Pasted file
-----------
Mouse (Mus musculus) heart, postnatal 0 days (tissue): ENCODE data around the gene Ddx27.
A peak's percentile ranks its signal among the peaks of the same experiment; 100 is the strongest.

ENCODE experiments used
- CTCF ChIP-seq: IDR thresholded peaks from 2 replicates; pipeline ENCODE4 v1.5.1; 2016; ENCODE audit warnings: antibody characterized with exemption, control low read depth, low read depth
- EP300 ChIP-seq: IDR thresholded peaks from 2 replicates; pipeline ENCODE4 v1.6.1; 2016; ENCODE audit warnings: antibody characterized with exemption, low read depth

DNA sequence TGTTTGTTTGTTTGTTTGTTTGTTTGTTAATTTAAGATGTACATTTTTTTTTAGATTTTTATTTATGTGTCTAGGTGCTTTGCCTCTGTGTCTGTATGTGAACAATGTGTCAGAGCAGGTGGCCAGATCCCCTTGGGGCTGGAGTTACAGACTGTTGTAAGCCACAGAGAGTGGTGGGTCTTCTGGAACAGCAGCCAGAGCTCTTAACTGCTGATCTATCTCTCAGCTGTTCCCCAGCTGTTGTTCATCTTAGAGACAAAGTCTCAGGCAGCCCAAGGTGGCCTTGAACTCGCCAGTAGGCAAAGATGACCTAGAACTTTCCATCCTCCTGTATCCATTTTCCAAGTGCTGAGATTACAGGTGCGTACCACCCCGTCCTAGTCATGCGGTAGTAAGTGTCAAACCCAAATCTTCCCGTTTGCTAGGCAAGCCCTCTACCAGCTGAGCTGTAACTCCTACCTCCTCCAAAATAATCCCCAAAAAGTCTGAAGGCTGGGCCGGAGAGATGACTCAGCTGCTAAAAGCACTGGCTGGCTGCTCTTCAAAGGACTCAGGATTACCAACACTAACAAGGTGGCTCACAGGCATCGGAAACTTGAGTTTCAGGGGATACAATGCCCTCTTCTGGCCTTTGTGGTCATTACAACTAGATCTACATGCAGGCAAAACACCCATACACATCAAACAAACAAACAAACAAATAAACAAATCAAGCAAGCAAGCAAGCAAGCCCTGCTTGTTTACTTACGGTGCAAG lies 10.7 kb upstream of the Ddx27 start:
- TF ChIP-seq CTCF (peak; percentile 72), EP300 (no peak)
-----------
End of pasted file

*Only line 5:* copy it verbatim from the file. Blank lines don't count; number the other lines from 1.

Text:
- EP300 ChIP-seq: IDR thresholded peaks from 2 replicates; pipeline ENCODE4 v1.6.1; 2016; ENCODE audit warnings: antibody characterized with exemption, low read depth